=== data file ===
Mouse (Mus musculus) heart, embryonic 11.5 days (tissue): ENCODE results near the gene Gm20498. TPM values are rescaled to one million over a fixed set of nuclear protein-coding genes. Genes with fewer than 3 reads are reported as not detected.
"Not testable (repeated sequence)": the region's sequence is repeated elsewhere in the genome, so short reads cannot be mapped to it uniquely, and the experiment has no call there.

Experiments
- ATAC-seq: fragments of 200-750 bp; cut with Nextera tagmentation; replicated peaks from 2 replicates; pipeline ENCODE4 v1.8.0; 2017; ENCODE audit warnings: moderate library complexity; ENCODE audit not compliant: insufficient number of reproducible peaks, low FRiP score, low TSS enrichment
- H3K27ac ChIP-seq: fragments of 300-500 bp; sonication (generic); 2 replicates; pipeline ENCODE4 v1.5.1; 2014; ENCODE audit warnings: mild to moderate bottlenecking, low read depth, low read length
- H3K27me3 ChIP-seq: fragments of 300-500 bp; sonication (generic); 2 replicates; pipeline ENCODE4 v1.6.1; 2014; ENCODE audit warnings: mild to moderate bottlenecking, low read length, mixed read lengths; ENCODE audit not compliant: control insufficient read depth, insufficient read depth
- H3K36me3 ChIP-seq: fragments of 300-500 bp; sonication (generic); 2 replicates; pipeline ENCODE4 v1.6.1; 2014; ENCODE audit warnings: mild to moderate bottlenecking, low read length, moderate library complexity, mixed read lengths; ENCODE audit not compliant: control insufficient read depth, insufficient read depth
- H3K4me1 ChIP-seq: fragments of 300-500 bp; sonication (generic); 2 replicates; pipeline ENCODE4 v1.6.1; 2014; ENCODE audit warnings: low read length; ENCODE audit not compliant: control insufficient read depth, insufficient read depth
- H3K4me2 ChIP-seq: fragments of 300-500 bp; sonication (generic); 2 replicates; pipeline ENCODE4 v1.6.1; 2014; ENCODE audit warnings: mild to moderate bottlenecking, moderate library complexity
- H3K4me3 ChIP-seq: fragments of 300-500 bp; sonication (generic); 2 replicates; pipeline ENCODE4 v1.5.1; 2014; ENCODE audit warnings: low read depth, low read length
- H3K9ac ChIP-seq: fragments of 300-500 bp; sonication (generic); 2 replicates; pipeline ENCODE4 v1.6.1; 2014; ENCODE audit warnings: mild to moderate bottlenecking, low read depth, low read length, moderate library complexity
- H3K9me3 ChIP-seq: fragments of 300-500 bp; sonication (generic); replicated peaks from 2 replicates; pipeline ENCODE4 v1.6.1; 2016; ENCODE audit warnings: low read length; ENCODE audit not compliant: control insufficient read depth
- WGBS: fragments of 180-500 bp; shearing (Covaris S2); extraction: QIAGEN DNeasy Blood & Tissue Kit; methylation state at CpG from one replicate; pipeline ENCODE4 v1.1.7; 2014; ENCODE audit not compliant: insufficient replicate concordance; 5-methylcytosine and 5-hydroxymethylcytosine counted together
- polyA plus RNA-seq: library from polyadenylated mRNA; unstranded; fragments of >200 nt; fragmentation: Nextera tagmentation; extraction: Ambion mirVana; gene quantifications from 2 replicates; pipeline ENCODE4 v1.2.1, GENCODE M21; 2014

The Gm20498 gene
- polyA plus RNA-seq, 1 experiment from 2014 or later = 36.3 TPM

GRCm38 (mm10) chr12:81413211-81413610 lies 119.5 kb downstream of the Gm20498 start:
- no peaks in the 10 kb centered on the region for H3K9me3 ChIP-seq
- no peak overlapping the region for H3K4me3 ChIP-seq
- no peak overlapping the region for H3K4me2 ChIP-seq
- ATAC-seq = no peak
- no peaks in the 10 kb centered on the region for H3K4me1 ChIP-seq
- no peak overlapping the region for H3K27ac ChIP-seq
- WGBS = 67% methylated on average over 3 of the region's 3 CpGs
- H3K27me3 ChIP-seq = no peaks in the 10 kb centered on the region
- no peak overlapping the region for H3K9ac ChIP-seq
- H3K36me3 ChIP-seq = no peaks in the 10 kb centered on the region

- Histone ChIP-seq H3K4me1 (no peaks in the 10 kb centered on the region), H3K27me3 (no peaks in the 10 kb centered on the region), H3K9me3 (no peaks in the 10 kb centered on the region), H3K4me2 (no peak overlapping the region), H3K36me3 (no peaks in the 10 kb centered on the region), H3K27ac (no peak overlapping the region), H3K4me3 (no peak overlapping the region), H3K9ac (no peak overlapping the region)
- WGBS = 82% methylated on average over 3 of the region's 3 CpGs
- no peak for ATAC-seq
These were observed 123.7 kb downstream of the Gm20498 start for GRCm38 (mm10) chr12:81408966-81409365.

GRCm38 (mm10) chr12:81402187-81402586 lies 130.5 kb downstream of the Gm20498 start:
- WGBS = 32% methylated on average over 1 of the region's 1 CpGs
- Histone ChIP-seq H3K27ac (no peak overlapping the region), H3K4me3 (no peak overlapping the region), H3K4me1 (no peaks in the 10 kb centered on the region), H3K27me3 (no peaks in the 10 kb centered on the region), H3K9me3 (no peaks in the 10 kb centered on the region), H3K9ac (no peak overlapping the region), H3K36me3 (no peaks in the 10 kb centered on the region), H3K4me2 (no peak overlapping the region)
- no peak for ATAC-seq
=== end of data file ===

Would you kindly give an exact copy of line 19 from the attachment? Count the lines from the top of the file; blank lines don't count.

- no peak overlapping the region for H3K4me3 ChIP-seq